A popular debate over chocolate milk has also been settled. According to the new guidelines, cafeterias will now serve low-fat plain and nonfat chocolate milk to help balance out the extra sugary calories in the chocolate version.
Since school may be the only consistent source of food for low-income families, some institutions are moving to providing 3 meals a day to students in need. In December 2010, President Obama signed a bill to help make this possible.
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- Mars is paying more attention to smaller portions.
King Size Snickers are on their way out: Mars Inc., the company that makes chocolate candy bars like Twix and Milky Way, plans to halt production of any chocolate product with more than 250 calories per serving by the end of 2013.
Spokeswoman Marlene Machut said the plan to stop shipping any chocolate product that exceeded 250 calories per portion by the end of 2013 was part of Mars’ “broad-based commitment to health and nutrition.”
As part of a “broader push for responsible snacking,” the company has also vowed to reduce sodium by 25 percent in all its products by 2015.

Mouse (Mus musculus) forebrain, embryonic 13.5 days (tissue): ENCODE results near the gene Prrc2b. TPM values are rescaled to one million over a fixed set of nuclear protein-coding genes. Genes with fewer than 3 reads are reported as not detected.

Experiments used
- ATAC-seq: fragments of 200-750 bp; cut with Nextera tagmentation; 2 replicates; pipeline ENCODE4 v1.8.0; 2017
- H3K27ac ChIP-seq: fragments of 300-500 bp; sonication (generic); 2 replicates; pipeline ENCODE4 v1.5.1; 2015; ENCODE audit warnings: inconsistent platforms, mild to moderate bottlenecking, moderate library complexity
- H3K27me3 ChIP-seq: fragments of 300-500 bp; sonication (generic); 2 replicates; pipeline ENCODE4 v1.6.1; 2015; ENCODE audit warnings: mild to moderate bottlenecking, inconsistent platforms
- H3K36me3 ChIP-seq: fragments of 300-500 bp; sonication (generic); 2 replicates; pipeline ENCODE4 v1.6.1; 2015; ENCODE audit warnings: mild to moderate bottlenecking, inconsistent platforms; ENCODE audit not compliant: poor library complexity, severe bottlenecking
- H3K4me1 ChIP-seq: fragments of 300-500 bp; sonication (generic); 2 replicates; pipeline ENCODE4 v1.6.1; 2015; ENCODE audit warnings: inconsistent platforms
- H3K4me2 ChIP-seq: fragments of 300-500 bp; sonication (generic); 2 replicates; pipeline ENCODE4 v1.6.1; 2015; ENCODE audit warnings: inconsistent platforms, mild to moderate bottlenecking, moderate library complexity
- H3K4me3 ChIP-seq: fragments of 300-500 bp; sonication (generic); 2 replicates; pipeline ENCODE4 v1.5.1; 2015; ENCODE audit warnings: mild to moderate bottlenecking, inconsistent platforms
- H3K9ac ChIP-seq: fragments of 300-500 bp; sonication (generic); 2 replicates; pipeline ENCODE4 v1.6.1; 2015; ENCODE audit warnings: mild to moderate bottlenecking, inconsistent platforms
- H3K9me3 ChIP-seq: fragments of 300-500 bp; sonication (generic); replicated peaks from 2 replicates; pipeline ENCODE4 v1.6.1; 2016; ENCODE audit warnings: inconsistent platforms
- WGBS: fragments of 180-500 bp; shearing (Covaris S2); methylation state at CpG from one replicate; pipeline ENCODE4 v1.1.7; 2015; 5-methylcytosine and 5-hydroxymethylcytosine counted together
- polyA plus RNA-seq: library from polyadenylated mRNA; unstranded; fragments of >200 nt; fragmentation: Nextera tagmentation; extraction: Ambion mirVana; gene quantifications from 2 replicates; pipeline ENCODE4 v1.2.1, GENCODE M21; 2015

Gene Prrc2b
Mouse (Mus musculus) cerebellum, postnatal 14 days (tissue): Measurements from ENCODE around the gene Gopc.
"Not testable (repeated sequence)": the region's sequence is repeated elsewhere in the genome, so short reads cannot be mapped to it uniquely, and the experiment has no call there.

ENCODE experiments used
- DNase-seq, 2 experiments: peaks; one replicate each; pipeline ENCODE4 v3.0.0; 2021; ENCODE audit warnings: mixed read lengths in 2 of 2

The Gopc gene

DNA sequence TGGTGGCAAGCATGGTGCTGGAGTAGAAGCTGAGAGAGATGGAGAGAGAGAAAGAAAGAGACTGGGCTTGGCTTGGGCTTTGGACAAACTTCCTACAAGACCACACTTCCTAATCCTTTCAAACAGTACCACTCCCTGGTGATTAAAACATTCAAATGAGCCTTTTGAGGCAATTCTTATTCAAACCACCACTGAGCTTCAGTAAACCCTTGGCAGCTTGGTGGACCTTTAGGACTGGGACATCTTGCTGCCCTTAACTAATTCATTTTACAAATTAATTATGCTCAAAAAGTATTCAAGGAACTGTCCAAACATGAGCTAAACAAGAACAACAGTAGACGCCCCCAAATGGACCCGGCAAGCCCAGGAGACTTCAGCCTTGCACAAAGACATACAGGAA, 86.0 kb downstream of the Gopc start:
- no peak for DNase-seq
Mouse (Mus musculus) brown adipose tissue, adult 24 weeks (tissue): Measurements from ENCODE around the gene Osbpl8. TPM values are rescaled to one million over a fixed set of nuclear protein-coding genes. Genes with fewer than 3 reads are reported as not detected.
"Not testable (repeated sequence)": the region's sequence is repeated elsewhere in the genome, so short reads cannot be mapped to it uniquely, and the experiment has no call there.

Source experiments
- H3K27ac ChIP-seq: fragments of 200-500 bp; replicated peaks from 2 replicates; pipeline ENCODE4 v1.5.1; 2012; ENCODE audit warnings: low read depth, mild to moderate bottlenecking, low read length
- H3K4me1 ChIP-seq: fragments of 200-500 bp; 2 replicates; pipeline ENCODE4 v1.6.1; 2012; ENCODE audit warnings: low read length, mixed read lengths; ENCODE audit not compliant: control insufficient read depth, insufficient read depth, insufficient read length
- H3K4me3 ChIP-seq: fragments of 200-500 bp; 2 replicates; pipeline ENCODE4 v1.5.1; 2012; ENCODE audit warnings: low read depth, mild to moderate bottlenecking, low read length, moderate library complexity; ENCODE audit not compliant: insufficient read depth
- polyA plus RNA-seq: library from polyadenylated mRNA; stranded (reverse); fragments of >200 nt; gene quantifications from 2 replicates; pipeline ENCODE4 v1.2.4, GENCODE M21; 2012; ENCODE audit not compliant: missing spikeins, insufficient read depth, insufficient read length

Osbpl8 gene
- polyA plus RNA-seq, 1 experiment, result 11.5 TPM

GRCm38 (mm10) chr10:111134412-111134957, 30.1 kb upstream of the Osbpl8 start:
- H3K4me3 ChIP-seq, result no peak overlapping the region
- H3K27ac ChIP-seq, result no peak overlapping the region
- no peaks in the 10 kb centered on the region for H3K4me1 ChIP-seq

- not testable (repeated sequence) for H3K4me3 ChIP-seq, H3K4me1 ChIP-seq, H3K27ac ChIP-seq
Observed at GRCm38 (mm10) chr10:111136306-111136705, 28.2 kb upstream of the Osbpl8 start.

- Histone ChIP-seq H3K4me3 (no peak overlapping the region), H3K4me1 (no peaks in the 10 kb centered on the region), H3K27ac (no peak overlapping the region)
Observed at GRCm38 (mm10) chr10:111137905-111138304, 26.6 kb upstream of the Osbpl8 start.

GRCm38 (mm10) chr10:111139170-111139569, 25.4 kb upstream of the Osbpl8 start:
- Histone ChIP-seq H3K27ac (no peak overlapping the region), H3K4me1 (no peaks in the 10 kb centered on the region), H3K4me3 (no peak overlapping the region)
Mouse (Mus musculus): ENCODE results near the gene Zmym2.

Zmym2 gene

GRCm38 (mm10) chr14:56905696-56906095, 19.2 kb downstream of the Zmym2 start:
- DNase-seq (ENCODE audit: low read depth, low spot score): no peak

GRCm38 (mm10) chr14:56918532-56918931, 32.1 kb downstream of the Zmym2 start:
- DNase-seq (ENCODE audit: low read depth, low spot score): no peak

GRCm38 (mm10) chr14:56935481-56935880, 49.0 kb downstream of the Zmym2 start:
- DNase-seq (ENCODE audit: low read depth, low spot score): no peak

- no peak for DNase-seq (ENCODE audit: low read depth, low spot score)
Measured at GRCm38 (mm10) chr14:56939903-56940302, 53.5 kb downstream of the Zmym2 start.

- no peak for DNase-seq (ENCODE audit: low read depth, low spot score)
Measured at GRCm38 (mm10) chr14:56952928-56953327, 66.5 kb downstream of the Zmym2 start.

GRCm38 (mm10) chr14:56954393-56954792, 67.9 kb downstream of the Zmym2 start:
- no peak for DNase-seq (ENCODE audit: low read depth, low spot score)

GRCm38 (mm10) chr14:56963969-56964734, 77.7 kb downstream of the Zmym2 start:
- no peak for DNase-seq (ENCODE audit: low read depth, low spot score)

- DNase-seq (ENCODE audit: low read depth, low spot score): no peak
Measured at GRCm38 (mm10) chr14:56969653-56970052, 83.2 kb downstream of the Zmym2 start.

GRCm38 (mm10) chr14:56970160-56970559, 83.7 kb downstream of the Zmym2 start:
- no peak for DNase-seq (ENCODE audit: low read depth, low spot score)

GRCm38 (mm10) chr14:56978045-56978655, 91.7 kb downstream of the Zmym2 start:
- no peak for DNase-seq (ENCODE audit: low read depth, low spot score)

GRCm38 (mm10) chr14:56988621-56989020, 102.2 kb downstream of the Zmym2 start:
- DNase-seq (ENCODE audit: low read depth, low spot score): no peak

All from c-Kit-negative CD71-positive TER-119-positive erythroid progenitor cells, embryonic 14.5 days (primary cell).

Tell us: What do you think of the new calorie restrictions?
- Keeping track of the good stuff you put on your plate just got easier.
Keeping healthy eating goals on track just got easier thanks to the USDA’s free online food-and-exercise log, SuperTracker. This new tool uses the government My Plate recommendations to dole out eating advice, as well as quality nutrition information.
The SuperTracker’s main features include: a food tracker, a physical activity tracker, a weight manager and a Food-A-Pedia containing around 9,000 food items that have been analyzed for nutritional content by the USDA.
“If it says ‘burrito with whole-wheat tortilla,’ we did the calculation to know the exact amount of whole grains that contains,” says Dr. Robert Post, Deputy Director of the USDA’s Center for Nutrition Policy and Promotion. “That is very different than most databases that rely on the nutritional facts on product packages.”
Customize advice based on age, weight and gender, plus set goals, journal, track weight and even receive virtual coaching with recommendations on what to eat and how much to exercise. Get detailed reports of nutrient intake over time or simply find out how many calories are in your upcoming meal. Mobile apps are being developed, Post says. Until then, share progress on Facebook and Twitter.
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- Giants versus Patriots . . . or pizza versus lobster rolls?
As if the big game wasn’t enough excitement, we’re placing the teams’ hometowns head-to-head in a culinary battle. Put the football aside for one moment and decide – who’s got the better food?